Author + information
- Damiano Regazzoli, MD,
- Azeem Latib, MD∗ (, )
- Akihito Tanaka, MD,
- Daniela Di Marco, MD,
- Manuela Giglio, MD,
- Richard Jabbour, MD,
- Marco Bruno Ancona, MD,
- Pier Pasquale Leone, MD,
- Antonio Mangieri, MD,
- Matteo Montorfano, MD,
- Francesco Giannini, MD and
- Antonio Colombo, MD
- ↵∗San Raffaele University Hospital and EMO-GVM Centro Cuore Columbus, Via Olgettina 60, Milan 20132, Italy
Over the past 5 years bioresorbable vascular scaffolds (BVS) have become an attractive option for percutaneous coronary intervention because of the complete reabsorption process that occurs post-implantation (1), but the ideal follow-up technique after BVS implantation remains a challenge.
In fact, in recent years, multislice computed tomography (MSCT) has emerged both as a possible intermediate test to better select patients referred for coronary angiography and as an alternative or complementary test for monitoring revascularized patients, with the limitation of blooming artifacts that originate from metallic stents (2).
The use of this technique after BVS implantation has been evaluated in a cohort of the ABSORB trial (3). The study showed that MSCT could be an alternative to invasive imaging, ensuring good visualization of the treated segment and allowing a functional assessment of the vessel. It must be stressed, however, that the cited study enrolled patients with simple lesions, treated with a single short scaffold. A slightly more clinically complex population was enrolled in the PRAGUE-19 (Primary Angioplasty in Patients Transferred From General Community Hospitals to Specialized PTCA Units With or Without Emergency Thrombolysis) study (4), which evaluated the usefulness of MSCT after BVS implantation in patients with ST-segment elevation myocardial infarction.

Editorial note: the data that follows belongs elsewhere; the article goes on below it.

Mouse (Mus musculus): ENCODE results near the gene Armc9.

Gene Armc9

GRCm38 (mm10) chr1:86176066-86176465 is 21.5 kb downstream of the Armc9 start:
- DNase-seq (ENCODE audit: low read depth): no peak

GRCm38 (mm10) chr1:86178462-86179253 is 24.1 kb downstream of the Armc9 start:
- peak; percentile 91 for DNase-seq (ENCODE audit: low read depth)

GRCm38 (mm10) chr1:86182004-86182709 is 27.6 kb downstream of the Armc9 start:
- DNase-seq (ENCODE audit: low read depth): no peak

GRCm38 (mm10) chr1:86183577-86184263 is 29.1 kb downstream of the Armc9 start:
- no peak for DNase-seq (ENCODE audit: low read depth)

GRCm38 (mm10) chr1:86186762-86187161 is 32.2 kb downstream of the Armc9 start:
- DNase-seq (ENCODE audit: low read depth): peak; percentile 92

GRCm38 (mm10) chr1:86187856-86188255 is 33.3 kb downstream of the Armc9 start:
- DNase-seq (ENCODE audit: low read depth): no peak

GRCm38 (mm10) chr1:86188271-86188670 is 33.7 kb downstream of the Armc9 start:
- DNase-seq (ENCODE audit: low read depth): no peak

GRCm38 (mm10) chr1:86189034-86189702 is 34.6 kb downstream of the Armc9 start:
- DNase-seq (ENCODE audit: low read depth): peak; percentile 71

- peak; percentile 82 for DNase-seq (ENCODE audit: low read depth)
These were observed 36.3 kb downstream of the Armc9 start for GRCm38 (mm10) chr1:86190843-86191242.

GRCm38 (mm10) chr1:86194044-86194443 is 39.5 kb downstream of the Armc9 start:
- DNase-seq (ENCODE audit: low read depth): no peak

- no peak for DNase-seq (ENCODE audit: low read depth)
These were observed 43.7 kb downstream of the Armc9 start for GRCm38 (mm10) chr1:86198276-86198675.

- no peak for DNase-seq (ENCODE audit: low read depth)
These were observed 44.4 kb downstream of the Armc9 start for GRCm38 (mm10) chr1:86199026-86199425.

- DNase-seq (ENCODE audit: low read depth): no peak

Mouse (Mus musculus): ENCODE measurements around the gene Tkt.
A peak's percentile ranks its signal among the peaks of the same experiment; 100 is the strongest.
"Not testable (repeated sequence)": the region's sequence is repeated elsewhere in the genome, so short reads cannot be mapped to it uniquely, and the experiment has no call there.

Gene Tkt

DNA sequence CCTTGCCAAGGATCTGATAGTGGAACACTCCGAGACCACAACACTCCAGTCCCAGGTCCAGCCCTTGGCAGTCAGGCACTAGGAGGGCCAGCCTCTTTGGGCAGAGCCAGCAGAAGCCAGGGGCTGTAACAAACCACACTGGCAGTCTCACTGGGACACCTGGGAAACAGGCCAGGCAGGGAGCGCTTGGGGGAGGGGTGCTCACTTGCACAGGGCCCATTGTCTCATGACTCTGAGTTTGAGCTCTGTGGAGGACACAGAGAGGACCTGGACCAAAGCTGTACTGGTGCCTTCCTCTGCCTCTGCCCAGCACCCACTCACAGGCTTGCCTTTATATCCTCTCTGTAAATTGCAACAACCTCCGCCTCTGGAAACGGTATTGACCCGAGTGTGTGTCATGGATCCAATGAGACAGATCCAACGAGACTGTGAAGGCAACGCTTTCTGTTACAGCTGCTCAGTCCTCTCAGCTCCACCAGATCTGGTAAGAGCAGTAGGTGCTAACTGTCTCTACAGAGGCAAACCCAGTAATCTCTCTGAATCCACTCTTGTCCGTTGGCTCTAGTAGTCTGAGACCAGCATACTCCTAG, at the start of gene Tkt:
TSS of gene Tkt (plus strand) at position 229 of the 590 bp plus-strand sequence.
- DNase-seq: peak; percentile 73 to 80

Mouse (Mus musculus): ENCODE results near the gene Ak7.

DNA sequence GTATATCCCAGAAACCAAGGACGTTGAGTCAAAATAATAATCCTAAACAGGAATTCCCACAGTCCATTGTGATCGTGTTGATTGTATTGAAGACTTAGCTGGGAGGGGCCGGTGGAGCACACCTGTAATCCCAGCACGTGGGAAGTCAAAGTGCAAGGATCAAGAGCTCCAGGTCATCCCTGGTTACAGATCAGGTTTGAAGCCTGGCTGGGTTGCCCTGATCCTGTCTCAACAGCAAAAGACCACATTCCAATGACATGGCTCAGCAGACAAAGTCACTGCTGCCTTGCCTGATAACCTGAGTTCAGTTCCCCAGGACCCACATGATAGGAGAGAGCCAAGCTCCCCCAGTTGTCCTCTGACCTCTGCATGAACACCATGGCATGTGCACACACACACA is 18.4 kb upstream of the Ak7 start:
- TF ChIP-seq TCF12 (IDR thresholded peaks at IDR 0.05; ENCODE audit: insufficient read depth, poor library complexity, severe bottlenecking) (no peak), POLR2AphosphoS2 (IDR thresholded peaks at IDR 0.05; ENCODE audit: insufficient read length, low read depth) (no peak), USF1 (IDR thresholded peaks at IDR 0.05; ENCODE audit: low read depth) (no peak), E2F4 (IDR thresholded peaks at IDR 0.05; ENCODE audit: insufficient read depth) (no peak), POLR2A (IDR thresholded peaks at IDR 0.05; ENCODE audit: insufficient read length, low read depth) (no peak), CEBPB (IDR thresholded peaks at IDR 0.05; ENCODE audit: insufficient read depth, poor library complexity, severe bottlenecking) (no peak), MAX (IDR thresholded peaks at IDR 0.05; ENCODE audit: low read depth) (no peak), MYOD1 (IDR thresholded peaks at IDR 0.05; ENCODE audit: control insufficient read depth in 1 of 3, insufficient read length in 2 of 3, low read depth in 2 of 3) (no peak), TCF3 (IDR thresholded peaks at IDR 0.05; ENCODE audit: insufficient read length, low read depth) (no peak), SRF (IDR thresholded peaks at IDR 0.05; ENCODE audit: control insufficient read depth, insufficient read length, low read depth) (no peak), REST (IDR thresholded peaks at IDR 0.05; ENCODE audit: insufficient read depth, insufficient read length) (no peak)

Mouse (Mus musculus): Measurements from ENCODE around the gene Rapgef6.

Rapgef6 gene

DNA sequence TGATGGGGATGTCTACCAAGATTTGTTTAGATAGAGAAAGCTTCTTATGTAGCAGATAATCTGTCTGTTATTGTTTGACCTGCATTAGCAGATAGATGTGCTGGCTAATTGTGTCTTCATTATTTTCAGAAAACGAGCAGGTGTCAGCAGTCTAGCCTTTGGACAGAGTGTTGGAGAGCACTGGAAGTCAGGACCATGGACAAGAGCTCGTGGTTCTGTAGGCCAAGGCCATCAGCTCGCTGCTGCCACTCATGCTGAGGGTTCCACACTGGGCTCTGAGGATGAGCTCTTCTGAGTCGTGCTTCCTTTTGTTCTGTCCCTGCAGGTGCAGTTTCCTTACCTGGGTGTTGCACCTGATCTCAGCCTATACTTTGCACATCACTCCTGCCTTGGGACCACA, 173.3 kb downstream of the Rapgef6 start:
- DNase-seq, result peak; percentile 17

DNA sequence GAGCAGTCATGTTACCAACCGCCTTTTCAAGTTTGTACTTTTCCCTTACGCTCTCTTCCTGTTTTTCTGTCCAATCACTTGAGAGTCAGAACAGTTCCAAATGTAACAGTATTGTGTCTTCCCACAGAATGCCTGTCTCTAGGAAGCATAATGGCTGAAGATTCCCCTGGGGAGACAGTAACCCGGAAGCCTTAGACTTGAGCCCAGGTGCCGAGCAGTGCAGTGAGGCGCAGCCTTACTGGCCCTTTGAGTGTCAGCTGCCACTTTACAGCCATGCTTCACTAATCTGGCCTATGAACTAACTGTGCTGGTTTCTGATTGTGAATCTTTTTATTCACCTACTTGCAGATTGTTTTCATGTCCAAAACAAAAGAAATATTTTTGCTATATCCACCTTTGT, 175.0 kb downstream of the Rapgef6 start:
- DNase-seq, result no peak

We therefore decided to evaluate the feasibility of a detailed multislice computed tomographic analysis of BVS (not limited to assessment of scaffold patency but extended to evaluation of scaffold luminal area and quantification of percentage of restenosis) in an anatomically complex population treated with the Absorb BVS (Abbott Vascular, Santa Clara, California) at 2 high-volume centers in Milan, Italy, between May 2012 and October 2015. In fact, from the very beginning of our experience with BVS, we implanted this device in long and complex lesions using a specific technique (5), in the belief that this setting might maximize the potential advantages of complete reabsorption of the scaffold, as shown in Figure 1.
Among 279 treated patients, 41 (15%) underwent MSCT as part of clinical follow-up, usually 1 year after the procedure (procedure-to-MSCT interval 390 days; interquartile range: 302 to 588 days).
A 64-slice computed tomographic scanner (LightSpeed VCT XTE, GE Healthcare, Milwaukee, Wisconsin) was used for all patients, and the images were post-processed and analyzed on an external workstation (AW 4.5, GE Healthcare) by 2 expert radiologists. Computed tomographic images were visually graded according to a 3-point scale: 1 (poor), the coronary vessel was not well visualized; 2 (good), the vessel was adequately visualized; and 3 (excellent), the vessel was very well visualized.